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All-in-One Citrus Starter Kit for Sale - Buying & Growing Guide

  • All-in-One Citrus Starter Kit
1 of 1
Citrus x meyeri; Citrus aurantifolia; Citrus mitis
  • Ships in 1-2 days
  • 1-Year Warranty Eligible
  • Pots or accessories are not included unless specified in the product options.
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Shipping Details:

Once your order is shipped, you’ll receive an email with a tracking number and estimated delivery date. Most orders ship immediately, but some items are seasonal and may only ship in spring or fall. These products are noted on the website.

The all-in-one citrus starter kit comes with three fruit-bearing plants, which are the Meyer Lemon Tree, Citrus x meyeri, the Key Lime Tree, Citrus aurantifolia, and the Calamondin Orange Bush, Citrus mitis. Each of these plants calls for a similar care routine and will produce citrus fruits—each of which has a unique flavor, color and fragrance. You'll also experience large harvests as these plants can cross-pollinate with one another for greater fruit production.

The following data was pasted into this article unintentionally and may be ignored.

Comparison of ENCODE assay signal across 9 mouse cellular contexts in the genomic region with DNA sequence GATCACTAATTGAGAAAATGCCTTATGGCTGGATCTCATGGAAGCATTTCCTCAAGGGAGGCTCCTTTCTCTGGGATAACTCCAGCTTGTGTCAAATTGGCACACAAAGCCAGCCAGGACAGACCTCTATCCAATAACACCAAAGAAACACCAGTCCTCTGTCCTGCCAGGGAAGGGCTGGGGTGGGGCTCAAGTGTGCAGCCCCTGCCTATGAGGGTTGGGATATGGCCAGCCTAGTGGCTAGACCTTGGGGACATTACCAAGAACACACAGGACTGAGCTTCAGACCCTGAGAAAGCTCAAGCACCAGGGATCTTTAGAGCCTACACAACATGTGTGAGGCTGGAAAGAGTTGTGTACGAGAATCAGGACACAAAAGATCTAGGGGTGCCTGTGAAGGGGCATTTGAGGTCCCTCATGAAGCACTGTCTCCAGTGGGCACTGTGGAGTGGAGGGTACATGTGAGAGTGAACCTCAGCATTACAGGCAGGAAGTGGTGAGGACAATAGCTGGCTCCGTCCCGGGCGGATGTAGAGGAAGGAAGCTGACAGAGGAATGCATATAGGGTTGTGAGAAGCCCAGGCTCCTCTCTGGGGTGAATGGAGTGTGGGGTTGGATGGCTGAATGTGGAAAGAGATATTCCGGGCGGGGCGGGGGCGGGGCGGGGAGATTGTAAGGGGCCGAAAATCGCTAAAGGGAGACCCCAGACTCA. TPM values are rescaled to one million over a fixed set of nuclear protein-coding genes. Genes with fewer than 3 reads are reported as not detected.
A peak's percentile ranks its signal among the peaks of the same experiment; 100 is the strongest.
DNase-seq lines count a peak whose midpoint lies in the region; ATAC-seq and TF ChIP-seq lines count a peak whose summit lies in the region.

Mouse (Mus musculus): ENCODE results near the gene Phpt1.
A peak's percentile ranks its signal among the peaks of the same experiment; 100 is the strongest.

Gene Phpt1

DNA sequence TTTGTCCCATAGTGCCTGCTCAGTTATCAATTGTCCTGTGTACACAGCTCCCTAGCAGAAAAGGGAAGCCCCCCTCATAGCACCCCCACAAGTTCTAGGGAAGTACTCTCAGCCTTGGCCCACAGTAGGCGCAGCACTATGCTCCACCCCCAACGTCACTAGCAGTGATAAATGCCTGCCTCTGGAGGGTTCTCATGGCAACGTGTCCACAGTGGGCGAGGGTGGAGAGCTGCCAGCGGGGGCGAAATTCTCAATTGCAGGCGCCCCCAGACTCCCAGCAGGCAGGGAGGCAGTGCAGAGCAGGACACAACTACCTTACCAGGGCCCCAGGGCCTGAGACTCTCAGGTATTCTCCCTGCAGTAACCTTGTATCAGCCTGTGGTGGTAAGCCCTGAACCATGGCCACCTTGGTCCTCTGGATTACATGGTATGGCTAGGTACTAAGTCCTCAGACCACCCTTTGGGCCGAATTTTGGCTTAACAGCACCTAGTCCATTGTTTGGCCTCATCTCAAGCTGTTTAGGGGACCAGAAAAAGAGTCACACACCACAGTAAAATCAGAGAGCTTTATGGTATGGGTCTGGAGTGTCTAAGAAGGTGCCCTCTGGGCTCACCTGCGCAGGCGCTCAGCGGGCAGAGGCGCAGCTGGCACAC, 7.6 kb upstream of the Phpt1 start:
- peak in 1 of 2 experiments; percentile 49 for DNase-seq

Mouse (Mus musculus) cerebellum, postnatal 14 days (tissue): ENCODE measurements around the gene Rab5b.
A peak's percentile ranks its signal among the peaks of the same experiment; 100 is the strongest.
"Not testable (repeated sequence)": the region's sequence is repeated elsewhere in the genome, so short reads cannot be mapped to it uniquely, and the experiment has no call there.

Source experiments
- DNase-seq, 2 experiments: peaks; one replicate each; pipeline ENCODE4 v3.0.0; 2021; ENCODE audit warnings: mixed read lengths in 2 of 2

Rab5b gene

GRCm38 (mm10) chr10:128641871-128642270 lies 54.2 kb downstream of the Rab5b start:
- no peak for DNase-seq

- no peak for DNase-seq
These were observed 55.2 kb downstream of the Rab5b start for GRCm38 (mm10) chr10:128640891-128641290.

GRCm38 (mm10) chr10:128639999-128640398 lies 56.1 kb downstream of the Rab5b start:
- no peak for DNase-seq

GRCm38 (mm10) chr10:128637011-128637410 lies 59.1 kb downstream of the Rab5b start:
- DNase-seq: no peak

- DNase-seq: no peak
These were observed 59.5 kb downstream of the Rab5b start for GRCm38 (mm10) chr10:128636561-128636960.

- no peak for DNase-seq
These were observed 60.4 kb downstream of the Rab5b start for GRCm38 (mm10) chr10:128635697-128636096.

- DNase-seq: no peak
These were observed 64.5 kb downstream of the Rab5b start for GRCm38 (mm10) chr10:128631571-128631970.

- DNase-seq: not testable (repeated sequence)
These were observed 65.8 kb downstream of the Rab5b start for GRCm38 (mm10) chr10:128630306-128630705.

• The all-in-one citrus starter kit comes with three compatible citrus plants. 
  • The plants in this kit are small enough to grow in containers to allow for overwintering. 
  • The plants in this kit can easily cross-pollinate, making for larger harvests.

Plant Care

Sunlight

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The plants in your all-in-one citrus starter kit will do best when they grow in full sunlight.

Watering

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You should water your all-in-one citrus starter kit once per week, increasing and decreasing that amount based on the weather.

Fertilizing

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Fertilize in early spring, late spring and summer, using a nitrogen-rich fertilizer or one specific to citrus plants.

Planting and Care